University News

Recent alum wins primary for Mass state legislature

Goldstein-Rose ’16 heads into uncontested general election, emphasizes education, environment

By
Staff Writer
Thursday, September 22, 2016

Solomon Goldstein-Rose ’16 won a Democratic primary for the Massachusetts state legislature.

Solomon Goldstein-Rose ’16 won the Democratic state primary for the Third Hampshire District seat in Massachusetts Sept. 8. As he is running unopposed in the general election, Goldstein-Rose has effectively won the seat for Massachusetts State Legislature.

The district is known for its young population, placing Goldstein-Rose in a unique position to represent the young voices of his generation. As a state representative, Goldstein-Rose will serve as one of 200 state legislators to make laws, set budgets and advocate positions in his platform. In particular, he is dedicated to environmentalism and education reform.

“I’ve been an environmental activist my whole life,” Goldstein-Rose said. “My parents have always been involved with politics, and they talked about politics at home.” While he entered the University intending to study chemical engineering, Goldstein-Rose shifted his focus over the course of his education. “Instead of inventing something amazing, I decided to work on the policies that would govern those inventions,” Goldstein-Rose said.

He calls education reform his long-term project. Timelines for some of his plans extend “for decades to come” while others can be implemented within months. Among reforms of interest, he listed better funding for public schools, changes in testing and updated teacher evaluation practices. Goldstein-Rose will also look to reform education culture by introducing diversity and inclusion workshops and training, he added.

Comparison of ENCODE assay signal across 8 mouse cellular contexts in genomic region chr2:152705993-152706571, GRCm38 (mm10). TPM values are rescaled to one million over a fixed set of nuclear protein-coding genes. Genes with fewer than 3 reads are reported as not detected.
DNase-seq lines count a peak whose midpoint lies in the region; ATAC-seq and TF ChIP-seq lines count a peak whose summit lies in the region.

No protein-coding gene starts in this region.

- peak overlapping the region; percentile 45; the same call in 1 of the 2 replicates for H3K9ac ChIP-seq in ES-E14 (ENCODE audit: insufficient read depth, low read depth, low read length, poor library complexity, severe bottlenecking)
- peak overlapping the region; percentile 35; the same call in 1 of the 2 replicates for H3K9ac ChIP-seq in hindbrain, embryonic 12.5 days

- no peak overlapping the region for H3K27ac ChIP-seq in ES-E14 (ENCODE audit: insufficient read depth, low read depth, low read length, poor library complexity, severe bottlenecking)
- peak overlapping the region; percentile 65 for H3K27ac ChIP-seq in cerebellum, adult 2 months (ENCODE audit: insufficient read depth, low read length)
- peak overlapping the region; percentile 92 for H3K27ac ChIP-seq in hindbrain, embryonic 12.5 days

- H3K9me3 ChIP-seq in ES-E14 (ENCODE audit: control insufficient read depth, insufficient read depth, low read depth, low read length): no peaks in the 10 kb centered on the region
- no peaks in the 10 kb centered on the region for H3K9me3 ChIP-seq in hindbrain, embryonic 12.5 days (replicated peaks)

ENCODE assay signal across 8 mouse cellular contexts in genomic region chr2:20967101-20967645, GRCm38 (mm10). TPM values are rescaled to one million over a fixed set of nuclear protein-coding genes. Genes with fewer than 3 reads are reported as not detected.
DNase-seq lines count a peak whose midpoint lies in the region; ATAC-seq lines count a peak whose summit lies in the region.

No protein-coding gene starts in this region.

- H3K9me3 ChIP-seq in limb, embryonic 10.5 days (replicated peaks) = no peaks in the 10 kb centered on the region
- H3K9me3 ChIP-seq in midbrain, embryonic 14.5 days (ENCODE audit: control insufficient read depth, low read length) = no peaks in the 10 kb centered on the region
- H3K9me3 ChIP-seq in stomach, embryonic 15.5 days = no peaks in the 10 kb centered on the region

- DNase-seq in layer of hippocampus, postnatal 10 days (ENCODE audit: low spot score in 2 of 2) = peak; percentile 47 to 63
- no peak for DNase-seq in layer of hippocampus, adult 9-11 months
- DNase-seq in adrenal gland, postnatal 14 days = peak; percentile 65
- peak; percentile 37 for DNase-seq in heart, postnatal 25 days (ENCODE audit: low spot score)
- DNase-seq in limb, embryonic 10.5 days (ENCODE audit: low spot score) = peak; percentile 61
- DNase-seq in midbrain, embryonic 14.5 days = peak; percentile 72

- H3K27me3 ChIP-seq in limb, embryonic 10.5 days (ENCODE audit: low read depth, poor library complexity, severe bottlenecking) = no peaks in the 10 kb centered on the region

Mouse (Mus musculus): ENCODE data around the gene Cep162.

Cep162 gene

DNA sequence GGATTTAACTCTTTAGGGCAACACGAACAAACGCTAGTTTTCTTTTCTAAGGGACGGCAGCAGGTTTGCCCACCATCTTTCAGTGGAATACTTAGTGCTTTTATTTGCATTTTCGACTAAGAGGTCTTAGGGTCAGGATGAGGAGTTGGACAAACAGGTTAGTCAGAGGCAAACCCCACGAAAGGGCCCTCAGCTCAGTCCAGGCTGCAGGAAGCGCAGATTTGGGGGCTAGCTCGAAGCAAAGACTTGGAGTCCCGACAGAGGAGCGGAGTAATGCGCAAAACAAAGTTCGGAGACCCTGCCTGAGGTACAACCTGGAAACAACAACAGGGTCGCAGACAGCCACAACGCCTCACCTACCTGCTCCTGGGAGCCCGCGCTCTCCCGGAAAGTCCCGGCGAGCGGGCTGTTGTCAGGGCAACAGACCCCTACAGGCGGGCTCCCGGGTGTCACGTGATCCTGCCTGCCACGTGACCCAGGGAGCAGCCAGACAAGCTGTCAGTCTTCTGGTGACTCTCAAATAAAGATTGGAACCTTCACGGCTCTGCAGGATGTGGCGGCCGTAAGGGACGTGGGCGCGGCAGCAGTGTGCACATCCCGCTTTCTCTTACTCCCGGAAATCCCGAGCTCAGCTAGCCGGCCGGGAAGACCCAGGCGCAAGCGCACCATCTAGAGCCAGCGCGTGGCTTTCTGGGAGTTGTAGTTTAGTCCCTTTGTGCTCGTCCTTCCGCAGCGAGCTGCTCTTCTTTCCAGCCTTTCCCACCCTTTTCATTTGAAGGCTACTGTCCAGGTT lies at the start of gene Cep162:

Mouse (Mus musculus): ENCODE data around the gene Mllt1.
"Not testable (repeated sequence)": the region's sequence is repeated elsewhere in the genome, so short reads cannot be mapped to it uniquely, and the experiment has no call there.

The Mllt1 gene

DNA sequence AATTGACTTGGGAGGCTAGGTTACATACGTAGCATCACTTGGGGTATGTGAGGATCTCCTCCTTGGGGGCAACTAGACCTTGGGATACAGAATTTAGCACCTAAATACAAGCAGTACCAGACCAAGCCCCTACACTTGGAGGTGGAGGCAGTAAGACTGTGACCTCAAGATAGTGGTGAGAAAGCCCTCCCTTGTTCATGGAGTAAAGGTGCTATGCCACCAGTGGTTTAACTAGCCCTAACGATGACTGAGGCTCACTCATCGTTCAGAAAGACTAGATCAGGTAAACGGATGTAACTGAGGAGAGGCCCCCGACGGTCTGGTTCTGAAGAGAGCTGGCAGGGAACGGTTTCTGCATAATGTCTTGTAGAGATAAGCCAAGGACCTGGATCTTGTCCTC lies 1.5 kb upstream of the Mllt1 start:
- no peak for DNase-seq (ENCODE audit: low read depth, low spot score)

In terms of environmentalism, Goldstein-Rose said long-term thinking is the wrong framework in which to consider the issue, which he calls “urgent.” He cited carbon pollution as a leading problem that could be rectified with carbon pricing, which charges carbon emissions to both discourage its use and return revenue to residents in the form of a dividend. Having spearheaded the push for a carbon pricing bill that was passed in Rhode Island, he is now looking to get the same bill passed in Massachusetts.

The issues Goldstein-Rose aims to tackle are daunting, and he recognizes he will not resolve them by himself. Taking advantage of the time he would have spent on further campaigning for the general election, Goldstein-Rose is already meeting with other legislators to gauge who has similar visions and whom he can look to for wisdom and advice.

For fellow Brown students interested in politics or legislation, Goldstein-Rose has simple advice: Just do it. “Brown students have a unique opportunity — Rhode Island is so small,” he said. “If you want to get involved, Brown is a 15-minute walk from the State House. Just walk over.” While he acknowledges the benefits of on-campus activism, he also encourages passionate students to expand their spheres of influence. “If you get a bill passed for Rhode Island, you affect at least a million and a half people, and you become a role model for other states,” he added.

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